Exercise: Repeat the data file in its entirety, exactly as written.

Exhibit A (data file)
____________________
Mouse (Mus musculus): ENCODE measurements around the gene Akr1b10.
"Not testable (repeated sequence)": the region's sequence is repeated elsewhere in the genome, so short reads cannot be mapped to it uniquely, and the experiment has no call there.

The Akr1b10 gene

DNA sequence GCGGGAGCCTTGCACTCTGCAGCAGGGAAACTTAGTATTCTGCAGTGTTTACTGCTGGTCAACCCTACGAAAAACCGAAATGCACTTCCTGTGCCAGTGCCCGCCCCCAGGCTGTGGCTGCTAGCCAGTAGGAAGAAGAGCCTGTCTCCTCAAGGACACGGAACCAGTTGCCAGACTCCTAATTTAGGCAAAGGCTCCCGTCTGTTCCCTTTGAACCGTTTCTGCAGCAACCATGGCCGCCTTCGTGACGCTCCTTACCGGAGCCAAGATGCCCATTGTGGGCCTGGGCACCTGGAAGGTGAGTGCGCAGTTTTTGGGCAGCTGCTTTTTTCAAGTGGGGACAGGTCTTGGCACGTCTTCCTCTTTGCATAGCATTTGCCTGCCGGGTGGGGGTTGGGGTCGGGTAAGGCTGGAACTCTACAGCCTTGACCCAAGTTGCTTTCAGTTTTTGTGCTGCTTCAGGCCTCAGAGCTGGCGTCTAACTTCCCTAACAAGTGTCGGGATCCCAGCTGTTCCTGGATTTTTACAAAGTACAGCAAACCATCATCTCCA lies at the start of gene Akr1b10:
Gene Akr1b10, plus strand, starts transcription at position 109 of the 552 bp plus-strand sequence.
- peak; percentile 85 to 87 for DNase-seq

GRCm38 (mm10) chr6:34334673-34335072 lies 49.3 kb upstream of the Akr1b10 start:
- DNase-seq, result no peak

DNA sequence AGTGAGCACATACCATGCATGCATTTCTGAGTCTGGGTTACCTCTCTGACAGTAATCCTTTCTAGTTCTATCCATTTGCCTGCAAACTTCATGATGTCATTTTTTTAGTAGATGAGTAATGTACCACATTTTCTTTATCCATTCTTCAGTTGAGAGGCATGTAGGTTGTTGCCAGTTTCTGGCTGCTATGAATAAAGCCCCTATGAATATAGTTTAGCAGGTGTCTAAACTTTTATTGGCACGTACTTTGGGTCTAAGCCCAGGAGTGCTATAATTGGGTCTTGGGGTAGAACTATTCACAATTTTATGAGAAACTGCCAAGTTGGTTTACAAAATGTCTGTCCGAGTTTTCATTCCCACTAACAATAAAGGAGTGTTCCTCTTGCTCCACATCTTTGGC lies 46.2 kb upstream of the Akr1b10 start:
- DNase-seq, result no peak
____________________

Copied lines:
Mouse (Mus musculus): ENCODE measurements around the gene Akr1b10.
"Not testable (repeated sequence)": the region's sequence is repeated elsewhere in the genome, so short reads cannot be mapped to it uniquely, and the experiment has no call there.

The Akr1b10 gene

DNA sequence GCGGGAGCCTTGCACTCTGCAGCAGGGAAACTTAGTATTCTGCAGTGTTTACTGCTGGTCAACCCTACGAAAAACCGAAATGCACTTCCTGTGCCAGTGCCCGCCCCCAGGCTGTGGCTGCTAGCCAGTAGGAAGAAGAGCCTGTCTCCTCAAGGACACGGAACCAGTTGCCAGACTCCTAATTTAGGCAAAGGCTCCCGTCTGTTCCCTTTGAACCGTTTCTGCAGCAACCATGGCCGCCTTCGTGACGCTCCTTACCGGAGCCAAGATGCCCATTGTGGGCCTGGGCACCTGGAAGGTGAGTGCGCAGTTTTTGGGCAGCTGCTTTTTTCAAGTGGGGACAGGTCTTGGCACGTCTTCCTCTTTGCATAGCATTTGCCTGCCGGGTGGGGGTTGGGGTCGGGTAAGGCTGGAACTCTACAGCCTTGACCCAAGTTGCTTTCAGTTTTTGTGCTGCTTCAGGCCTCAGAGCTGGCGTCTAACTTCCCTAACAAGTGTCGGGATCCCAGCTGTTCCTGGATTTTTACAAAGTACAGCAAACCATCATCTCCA lies at the start of gene Akr1b10:
Gene Akr1b10, plus strand, starts transcription at position 109 of the 552 bp plus-strand sequence.
- peak; percentile 85 to 87 for DNase-seq

GRCm38 (mm10) chr6:34334673-34335072 lies 49.3 kb upstream of the Akr1b10 start:
- DNase-seq, result no peak

DNA sequence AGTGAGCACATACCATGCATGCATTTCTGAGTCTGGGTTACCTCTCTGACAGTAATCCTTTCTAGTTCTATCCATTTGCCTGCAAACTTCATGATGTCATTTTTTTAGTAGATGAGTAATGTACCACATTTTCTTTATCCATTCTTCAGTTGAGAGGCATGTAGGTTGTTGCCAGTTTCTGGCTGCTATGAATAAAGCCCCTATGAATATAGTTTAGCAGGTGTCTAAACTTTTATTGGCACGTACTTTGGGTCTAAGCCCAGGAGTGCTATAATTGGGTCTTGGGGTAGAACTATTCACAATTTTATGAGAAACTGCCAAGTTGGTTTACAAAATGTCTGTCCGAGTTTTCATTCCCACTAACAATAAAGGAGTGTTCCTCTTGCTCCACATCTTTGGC lies 46.2 kb upstream of the Akr1b10 start:
- DNase-seq, result no peak